Mass-Plantings of Trees.
    Repetition is a design feature that can be very effective with trees, even when they are young. Capitol Hill's finest, most complimented street-trees may be the sheared-looking PYRAMIDAL HORNBEAMS on 19th Avenue E (PHOTO ABOVE), especially handsome towards Stevens School. The AMERICAN ELMS surrounding Holy Names Academy, the center row of HORSE CHESTNUTS in Volunteer Park, and the FLAME ASHES along Broadway, are more examples.

    Ecological Trees.
    All trees help make our environment healthier. But value to an exceptional degree is the dispensation of few. Such trees supply critical wildlife habitat, build and conserve soil, purify air, etc. In this sense, the "lungs" of Capitol Hill are the Saint Mark's Greenbelt, Interlaken and Boren Parks, Volunteer Park and Lake View Cemetery. (Incidentally, 66 trees in the cemetery were labeled in 1999.)

(The above article was written originally in April 1994, then redone in 2001. For more information about big trees, see the book Champion Trees of Washington State (1996) by Robert Van Pelt; it contains data on 45 Capitol Hill trees, measured between 1987 and 1995; at least six of which have since died.)

    Following are a few reasons why Capitol Hill is Seattle's best neighborhood for trees.
    1) Timing. Capitol Hill was not a pioneer neighborhood of the sort that was planted largely with only fruit and nut trees. Instead, it was planted right around the time Seattle had a boom, and financial largess. Its planting coincided with civic pride in planting of street-trees and the Olmsted Brothers Landscape Architecture firm's influence. Thus it has numerous old, ornamental trees. And it has benefited from decades of subsequent enrichment.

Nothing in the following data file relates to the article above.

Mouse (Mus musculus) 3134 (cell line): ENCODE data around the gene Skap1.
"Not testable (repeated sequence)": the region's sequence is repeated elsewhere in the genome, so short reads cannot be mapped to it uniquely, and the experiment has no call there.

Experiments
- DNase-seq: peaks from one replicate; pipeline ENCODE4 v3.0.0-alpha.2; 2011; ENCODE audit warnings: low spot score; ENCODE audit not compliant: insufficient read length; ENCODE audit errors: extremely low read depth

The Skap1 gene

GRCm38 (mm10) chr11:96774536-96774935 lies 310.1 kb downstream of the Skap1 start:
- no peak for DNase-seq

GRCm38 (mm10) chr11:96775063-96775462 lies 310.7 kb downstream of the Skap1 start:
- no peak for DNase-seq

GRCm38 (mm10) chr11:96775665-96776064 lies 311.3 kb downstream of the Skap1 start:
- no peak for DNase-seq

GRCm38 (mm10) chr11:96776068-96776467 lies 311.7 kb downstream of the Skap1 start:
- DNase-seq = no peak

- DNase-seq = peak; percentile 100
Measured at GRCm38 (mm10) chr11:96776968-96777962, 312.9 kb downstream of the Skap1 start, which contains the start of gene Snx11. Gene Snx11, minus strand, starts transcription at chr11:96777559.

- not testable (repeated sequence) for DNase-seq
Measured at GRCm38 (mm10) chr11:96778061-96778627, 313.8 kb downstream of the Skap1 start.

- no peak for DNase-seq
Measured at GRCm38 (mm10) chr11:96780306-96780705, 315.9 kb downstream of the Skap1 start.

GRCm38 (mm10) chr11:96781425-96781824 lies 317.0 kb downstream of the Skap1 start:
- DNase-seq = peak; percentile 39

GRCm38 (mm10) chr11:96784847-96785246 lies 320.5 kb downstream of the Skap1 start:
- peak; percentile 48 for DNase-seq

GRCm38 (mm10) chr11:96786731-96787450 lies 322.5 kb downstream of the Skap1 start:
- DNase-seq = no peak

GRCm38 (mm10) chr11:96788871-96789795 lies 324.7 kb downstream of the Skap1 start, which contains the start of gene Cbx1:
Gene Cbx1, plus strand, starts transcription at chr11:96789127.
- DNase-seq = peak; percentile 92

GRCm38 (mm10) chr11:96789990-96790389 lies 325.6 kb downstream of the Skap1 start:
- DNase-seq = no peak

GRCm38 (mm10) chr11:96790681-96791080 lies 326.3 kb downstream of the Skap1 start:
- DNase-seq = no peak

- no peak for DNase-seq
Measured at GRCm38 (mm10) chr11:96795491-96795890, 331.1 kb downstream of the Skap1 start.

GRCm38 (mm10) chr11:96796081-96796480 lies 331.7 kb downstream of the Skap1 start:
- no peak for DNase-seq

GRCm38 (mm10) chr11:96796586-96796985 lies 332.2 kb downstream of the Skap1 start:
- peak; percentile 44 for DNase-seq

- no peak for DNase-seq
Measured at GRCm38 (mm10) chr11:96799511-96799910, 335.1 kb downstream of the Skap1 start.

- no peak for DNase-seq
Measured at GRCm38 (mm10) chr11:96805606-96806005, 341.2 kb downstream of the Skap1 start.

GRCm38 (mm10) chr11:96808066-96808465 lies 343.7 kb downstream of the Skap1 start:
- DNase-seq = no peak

2) Money. The neighborhood has always been relatively well-off financially so could afford to plant and maintain trees.
    3) Location. Capitol Hill is not as westward and thus dry as Queen Anne, Beacon and First Hills (or the former Denny Hill). It gets more rainfall. It is also close to the Washington Park Arboretum and the University of Washington, and thus had ready access to inspiration and information about trees.
    4) Soil. The soil is, for a hill in Seattle, less sandy and more water-retentive than that of say, Phinney Ridge, Magnolia, West Seattle, etc. This, plus the slightly more rainfall, helps trees grow larger.
    5) Room. The lot sizes and planting strips tend to be generous, enabling ample room for trees.
    6) All Stars. Capitol Hill has a stellar collection of planted trees in Volunteer Park and Lake View Cemetery, plus a wonderful blend of planted and wild trees in Boren and Interlaken Parks.

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Arthur Lee Jacobson plant expert
Arthur Lee Jacobson plant expert
Arthur Lee Jacobson plant expert
Arthur Lee Jacobson plant expert
Arthur Lee Jacobson plant expert
Arthur Lee Jacobson plant expert
Arthur Lee Jacobson plant expert
Arthur Lee Jacobson plant expert
Arthur Lee Jacobson plant expert
Arthur Lee Jacobson plant expert
Arthur Lee Jacobson plant expert
Arthur Lee Jacobson plant expert
Arthur Lee Jacobson plant expert
Arthur Lee Jacobson plant expert